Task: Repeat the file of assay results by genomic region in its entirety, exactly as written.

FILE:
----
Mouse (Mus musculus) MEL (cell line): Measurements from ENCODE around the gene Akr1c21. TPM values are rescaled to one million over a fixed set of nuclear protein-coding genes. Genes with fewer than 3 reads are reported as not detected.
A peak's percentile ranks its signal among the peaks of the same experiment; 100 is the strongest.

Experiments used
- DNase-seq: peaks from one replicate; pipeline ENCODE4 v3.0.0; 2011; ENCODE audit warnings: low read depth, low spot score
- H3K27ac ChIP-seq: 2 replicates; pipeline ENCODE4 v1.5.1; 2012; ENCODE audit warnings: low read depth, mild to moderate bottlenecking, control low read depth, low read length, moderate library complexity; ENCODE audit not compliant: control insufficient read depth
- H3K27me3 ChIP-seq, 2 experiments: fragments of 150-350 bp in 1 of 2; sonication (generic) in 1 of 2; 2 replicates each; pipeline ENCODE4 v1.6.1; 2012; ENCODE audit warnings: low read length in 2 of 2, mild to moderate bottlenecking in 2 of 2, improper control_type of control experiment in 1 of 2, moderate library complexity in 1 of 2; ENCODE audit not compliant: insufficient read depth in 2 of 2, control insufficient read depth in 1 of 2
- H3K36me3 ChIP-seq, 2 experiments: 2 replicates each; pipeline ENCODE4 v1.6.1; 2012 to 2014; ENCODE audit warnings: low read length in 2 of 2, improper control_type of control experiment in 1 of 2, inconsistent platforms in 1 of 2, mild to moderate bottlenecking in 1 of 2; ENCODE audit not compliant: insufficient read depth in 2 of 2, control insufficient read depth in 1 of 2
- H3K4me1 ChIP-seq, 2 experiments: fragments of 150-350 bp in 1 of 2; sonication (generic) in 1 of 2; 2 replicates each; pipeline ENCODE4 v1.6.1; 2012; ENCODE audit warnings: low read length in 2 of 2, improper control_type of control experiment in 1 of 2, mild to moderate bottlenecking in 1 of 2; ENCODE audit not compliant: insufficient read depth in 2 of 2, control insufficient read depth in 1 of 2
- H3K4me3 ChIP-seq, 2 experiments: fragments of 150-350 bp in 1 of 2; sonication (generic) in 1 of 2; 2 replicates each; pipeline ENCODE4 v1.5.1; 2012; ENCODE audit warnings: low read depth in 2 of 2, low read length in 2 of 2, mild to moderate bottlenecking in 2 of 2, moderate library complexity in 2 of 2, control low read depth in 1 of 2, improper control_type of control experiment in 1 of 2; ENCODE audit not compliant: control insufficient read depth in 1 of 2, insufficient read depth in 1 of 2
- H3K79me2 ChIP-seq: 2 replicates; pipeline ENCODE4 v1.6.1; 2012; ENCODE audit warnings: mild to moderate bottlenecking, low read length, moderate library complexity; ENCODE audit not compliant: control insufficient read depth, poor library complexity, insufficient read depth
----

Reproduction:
Mouse (Mus musculus) MEL (cell line): Measurements from ENCODE around the gene Akr1c21. TPM values are rescaled to one million over a fixed set of nuclear protein-coding genes. Genes with fewer than 3 reads are reported as not detected.
A peak's percentile ranks its signal among the peaks of the same experiment; 100 is the strongest.

Experiments used
- DNase-seq: peaks from one replicate; pipeline ENCODE4 v3.0.0; 2011; ENCODE audit warnings: low read depth, low spot score
- H3K27ac ChIP-seq: 2 replicates; pipeline ENCODE4 v1.5.1; 2012; ENCODE audit warnings: low read depth, mild to moderate bottlenecking, control low read depth, low read length, moderate library complexity; ENCODE audit not compliant: control insufficient read depth
- H3K27me3 ChIP-seq, 2 experiments: fragments of 150-350 bp in 1 of 2; sonication (generic) in 1 of 2; 2 replicates each; pipeline ENCODE4 v1.6.1; 2012; ENCODE audit warnings: low read length in 2 of 2, mild to moderate bottlenecking in 2 of 2, improper control_type of control experiment in 1 of 2, moderate library complexity in 1 of 2; ENCODE audit not compliant: insufficient read depth in 2 of 2, control insufficient read depth in 1 of 2
- H3K36me3 ChIP-seq, 2 experiments: 2 replicates each; pipeline ENCODE4 v1.6.1; 2012 to 2014; ENCODE audit warnings: low read length in 2 of 2, improper control_type of control experiment in 1 of 2, inconsistent platforms in 1 of 2, mild to moderate bottlenecking in 1 of 2; ENCODE audit not compliant: insufficient read depth in 2 of 2, control insufficient read depth in 1 of 2
- H3K4me1 ChIP-seq, 2 experiments: fragments of 150-350 bp in 1 of 2; sonication (generic) in 1 of 2; 2 replicates each; pipeline ENCODE4 v1.6.1; 2012; ENCODE audit warnings: low read length in 2 of 2, improper control_type of control experiment in 1 of 2, mild to moderate bottlenecking in 1 of 2; ENCODE audit not compliant: insufficient read depth in 2 of 2, control insufficient read depth in 1 of 2
- H3K4me3 ChIP-seq, 2 experiments: fragments of 150-350 bp in 1 of 2; sonication (generic) in 1 of 2; 2 replicates each; pipeline ENCODE4 v1.5.1; 2012; ENCODE audit warnings: low read depth in 2 of 2, low read length in 2 of 2, mild to moderate bottlenecking in 2 of 2, moderate library complexity in 2 of 2, control low read depth in 1 of 2, improper control_type of control experiment in 1 of 2; ENCODE audit not compliant: control insufficient read depth in 1 of 2, insufficient read depth in 1 of 2
- H3K79me2 ChIP-seq: 2 replicates; pipeline ENCODE4 v1.6.1; 2012; ENCODE audit warnings: mild to moderate bottlenecking, low read length, moderate library complexity; ENCODE audit not compliant: control insufficient read depth, poor library complexity, insufficient read depth